Your business is growing and it’s time to expand your team. In order to scale your product or service, you likely need to multiply the output or diversify your mix. Maybe you need expertise on a specific project or to build out a specific area. But, should you hire a full-time employee, or does an independent contractor make sense at this point? Let’s look at some of the main differences, how the IRS classifies the scenarios and what it all means for your business.
Who is an Employee & What is an Independent Contractor?
The IRS classifies anyone who performs services for you as your employee if you can control what will be done and how it will be done. This means you also must provide the tools and all items relevant to your business such as computers and software. They also have a specific wage or salary and receive mandatory benefits. These include social security credits, unemployment insurance, workers compensation, minimum wage adherence and overtime pay if hourly versus salary. Health benefits and retirement plans also come into the mix, depending on the size of your company.
Independent contractors on the other hand have the freedom to complete their work at their pace. They create their own hours, at their own locations and with their own tools; all while adhering to the deliverables agreed upon. Many times, for business owners hiring an independent contractor could be the right option. With this type of set up, the costs and burdens on the company are limited.
So now let’s get into the most important item, whether you go the route of an employee or an independent contractor. It’s critical to categorize them correctly with the IRS, or consequences that will cost you time and money can follow. One time, a client partner hired an independent contractor who was not clear about the work relationship. Once the client decided to terminate the relationship, the contractor claimed for unemployment benefits. This triggered the client’s payroll account to be audited. And cost the client a lot of money in taxes, penalties and legal fees.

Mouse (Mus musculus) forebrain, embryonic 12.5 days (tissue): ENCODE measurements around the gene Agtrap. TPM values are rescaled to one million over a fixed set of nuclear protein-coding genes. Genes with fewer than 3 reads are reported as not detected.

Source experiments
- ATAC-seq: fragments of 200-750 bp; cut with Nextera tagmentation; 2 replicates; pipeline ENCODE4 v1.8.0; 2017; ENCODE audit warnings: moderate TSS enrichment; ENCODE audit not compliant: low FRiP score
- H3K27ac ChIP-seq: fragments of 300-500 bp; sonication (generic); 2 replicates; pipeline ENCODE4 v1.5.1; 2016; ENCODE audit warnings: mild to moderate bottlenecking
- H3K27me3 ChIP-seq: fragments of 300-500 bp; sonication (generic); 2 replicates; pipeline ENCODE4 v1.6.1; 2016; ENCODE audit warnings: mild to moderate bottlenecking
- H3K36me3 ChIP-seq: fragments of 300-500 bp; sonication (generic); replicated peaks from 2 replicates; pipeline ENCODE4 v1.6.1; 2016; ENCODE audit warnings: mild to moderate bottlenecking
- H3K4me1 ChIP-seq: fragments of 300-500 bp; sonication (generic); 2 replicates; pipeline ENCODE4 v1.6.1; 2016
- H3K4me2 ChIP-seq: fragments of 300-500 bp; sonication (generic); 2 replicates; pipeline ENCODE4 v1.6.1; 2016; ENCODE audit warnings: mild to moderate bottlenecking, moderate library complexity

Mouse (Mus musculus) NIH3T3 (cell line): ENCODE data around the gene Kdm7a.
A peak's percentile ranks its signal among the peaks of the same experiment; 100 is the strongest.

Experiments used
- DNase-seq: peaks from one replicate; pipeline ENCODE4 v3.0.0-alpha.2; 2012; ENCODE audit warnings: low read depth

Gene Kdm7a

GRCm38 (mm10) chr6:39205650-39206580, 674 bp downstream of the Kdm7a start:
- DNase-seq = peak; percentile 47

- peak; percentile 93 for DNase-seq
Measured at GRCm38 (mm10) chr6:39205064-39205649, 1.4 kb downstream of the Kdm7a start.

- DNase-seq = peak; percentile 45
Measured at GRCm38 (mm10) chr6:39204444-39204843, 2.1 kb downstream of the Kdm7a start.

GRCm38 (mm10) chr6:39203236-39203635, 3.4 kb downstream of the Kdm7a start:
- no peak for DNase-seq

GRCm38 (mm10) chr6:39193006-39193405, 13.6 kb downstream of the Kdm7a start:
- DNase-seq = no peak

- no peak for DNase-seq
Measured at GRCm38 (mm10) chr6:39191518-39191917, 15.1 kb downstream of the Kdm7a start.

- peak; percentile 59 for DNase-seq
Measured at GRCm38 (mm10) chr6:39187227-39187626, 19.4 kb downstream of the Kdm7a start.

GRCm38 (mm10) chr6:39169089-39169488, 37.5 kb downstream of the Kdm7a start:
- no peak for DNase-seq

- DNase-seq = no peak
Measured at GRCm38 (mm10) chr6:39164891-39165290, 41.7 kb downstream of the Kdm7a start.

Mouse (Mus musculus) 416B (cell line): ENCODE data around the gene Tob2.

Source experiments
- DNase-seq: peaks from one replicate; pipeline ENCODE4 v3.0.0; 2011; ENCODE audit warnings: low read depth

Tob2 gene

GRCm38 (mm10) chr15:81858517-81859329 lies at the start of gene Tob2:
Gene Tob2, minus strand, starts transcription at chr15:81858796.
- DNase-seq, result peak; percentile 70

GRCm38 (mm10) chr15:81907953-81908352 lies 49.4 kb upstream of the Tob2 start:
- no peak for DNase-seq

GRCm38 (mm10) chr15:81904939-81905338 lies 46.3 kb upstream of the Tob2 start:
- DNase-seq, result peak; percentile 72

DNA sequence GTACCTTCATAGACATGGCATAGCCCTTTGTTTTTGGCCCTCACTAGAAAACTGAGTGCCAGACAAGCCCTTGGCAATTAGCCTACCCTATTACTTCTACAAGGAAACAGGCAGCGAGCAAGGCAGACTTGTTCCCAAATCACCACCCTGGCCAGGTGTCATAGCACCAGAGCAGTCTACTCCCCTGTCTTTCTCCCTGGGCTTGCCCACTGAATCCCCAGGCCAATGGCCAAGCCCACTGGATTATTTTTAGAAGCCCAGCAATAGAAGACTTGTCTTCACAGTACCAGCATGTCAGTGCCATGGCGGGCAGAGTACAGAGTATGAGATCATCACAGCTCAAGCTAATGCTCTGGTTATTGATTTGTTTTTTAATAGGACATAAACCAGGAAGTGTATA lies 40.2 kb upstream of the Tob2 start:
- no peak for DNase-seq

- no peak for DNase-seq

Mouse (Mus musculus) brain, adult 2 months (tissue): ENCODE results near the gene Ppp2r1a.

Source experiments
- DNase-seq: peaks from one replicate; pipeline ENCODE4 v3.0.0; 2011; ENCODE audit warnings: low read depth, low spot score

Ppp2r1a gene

We recommend putting together a vendor packet for independent contractors. This packet should include a contractor agreement, required tax forms such as W-9 and a questionnaire requesting any other contact and emergency information. These packets are a good way to avoid complications when hiring contractors. They become a key component of your supporting documents for filling forms like the 1099-MISC.
Business owners must also adhere to employee and payroll regulations set by the Federal and State governments. All payroll records must be reported periodically, employer taxes and employee withholdings must be paid timely and annual forms such as W-2 forms need to be filed.
Your Best Course of Action for Hiring
As a business owner, the main benefit in hiring an employee is better involvement and engagement with the intent for longevity to become a key player that helps you grow your business. In essence, they are an integral part of your core team and adhere to a work schedule.
For independent contractors, the main benefits include, quite frankly the opposite of hiring an employee: no IRS withholding, no funding of health and retirement, and most important, flexibility in staffing for your growing business. However, they would be less engaged, though could be the right solution.
Staffing requirements and compliance are an important area of a successful business. DCC Accounting helps clients navigate these requirements to help small businesses thrive.